Background: The preoperative identification of perforators is critical to the success of perforator flaps. Several technologies, including handheld Doppler (HHD) and indocyanine green angiography (ICGA), facilitate this process; however, each technology comes with unique downsides. This study directly compares the performance of HHD and ICGA in preoperative perforator identification and measures the effects of flap thickness and body mass index (BMI) on perforator localization.

Results: Thirty flaps were transferred in 30 patients across 15 different donor sites. Indocyanine green angiography had higher sensitivity, accuracy, and positive predictive value (79.2%, 74.2%, and 87.5%, respectively) than HHD (55.6%, 46.6%, and 69.4%, respectively). Perforators detected by ICGA were used as flap pedicles in 21 cases compared with 13 with HHD. There were no correlations between HHD or ICGA performance and patient BMI (both P > 0.05). Increasing flap thickness was negatively correlated with the accuracy of ICGA (P = 0.001) but not HHD (P > 0.05).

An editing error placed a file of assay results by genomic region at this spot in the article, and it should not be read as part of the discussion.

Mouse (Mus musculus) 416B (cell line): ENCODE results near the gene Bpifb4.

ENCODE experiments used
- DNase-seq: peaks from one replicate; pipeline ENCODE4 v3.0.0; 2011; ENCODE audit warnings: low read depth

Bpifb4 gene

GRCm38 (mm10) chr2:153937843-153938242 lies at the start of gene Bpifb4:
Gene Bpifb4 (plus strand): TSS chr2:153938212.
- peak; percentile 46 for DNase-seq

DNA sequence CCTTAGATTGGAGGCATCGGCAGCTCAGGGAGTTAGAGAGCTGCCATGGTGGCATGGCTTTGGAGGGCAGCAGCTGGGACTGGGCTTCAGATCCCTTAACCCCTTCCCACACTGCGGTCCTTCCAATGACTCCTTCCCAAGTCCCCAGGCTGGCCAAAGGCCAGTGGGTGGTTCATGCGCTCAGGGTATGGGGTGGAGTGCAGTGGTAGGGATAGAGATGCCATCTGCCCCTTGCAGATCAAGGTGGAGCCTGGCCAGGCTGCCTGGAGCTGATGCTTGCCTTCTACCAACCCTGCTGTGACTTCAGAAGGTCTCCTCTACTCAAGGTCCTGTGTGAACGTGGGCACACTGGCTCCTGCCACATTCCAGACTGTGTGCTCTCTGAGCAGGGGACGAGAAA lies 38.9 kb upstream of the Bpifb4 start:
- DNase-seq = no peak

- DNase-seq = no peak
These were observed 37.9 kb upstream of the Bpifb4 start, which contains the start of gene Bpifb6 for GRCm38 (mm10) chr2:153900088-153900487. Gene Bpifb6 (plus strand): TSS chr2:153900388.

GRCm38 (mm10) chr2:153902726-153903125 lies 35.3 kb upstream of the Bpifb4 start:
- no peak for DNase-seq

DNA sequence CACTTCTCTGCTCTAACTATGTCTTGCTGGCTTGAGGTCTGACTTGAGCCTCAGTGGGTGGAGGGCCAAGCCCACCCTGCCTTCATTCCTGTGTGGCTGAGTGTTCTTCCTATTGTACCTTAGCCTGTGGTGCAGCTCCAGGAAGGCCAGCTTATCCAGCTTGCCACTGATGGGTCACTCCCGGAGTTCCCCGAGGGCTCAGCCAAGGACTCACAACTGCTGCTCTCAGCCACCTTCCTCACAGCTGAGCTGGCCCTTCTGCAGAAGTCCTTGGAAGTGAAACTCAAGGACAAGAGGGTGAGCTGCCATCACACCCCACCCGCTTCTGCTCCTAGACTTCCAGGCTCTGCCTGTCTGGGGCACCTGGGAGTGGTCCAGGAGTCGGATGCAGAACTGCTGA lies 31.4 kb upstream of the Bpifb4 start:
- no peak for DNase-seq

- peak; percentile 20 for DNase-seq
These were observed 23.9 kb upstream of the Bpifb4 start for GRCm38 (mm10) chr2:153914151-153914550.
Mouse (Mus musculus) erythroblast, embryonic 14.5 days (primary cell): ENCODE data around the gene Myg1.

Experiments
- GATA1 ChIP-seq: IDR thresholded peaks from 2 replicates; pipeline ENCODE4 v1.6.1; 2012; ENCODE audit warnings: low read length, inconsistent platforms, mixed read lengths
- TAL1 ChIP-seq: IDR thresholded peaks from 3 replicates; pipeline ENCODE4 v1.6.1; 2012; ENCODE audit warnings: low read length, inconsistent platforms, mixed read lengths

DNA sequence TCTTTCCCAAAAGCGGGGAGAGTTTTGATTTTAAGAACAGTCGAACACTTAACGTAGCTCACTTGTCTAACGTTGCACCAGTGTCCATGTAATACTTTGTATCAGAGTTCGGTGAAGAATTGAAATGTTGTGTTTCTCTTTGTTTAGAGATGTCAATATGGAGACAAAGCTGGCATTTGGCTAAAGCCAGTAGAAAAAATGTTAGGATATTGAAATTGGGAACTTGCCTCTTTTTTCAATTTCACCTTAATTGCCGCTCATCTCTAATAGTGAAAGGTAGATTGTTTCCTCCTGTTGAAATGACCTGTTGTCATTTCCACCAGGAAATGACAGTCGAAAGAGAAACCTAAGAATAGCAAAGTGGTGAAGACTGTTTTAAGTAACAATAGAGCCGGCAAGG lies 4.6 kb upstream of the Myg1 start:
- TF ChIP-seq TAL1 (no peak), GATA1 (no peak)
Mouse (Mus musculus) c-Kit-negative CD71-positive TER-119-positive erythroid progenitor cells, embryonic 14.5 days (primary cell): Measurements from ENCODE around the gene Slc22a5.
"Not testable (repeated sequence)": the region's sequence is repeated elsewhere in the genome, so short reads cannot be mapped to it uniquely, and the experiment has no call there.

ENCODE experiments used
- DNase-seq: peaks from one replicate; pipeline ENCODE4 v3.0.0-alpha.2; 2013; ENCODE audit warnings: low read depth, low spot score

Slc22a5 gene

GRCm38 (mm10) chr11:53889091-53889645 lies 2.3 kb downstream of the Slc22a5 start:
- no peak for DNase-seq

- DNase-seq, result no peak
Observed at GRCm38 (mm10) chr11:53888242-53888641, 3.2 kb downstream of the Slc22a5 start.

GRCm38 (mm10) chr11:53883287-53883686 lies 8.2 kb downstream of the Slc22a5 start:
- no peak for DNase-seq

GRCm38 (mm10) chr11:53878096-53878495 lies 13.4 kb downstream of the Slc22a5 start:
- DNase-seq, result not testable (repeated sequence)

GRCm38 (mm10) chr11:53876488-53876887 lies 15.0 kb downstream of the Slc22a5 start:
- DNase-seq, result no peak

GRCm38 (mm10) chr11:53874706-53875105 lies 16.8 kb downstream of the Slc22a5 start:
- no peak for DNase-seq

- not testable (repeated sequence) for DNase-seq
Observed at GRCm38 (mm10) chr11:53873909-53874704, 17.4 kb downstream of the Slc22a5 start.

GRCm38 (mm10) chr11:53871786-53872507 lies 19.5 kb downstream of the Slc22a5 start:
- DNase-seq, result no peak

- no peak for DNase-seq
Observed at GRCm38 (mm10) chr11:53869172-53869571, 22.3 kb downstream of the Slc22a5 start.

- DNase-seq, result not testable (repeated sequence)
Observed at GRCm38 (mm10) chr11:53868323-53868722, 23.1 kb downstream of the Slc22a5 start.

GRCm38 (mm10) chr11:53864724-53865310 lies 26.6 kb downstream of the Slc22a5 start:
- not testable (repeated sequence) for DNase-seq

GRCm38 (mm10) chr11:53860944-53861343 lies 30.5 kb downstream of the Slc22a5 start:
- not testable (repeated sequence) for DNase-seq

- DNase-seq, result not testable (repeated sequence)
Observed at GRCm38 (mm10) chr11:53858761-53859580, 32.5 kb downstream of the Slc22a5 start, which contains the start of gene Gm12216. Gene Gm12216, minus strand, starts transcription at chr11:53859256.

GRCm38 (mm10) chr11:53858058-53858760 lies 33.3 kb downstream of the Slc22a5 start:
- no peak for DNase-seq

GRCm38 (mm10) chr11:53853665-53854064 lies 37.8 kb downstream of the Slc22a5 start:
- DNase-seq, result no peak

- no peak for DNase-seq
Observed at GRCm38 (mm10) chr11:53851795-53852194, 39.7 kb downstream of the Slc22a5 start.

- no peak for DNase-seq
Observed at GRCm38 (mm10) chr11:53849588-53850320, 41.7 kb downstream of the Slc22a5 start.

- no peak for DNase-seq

Conclusions: Indocyanine green angiography was more sensitive, specific, and accurate than HHD in identifying perforators across various donor sites. Additional research can further delineate the interrelationships of flap thickness and technologies for perforator localization.

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